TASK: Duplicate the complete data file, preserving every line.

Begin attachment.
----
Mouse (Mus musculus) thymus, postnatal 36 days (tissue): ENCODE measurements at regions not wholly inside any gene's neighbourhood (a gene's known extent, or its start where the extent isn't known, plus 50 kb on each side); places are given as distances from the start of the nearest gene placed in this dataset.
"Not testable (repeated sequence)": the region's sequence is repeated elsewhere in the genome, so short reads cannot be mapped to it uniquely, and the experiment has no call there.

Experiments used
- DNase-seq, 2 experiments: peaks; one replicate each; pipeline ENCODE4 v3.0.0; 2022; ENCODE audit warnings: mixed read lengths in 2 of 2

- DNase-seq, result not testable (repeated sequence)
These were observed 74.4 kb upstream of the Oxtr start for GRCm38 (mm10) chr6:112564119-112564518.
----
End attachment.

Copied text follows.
Mouse (Mus musculus) thymus, postnatal 36 days (tissue): ENCODE measurements at regions not wholly inside any gene's neighbourhood (a gene's known extent, or its start where the extent isn't known, plus 50 kb on each side); places are given as distances from the start of the nearest gene placed in this dataset.
"Not testable (repeated sequence)": the region's sequence is repeated elsewhere in the genome, so short reads cannot be mapped to it uniquely, and the experiment has no call there.

Experiments used
- DNase-seq, 2 experiments: peaks; one replicate each; pipeline ENCODE4 v3.0.0; 2022; ENCODE audit warnings: mixed read lengths in 2 of 2

- DNase-seq, result not testable (repeated sequence)
These were observed 74.4 kb upstream of the Oxtr start for GRCm38 (mm10) chr6:112564119-112564518.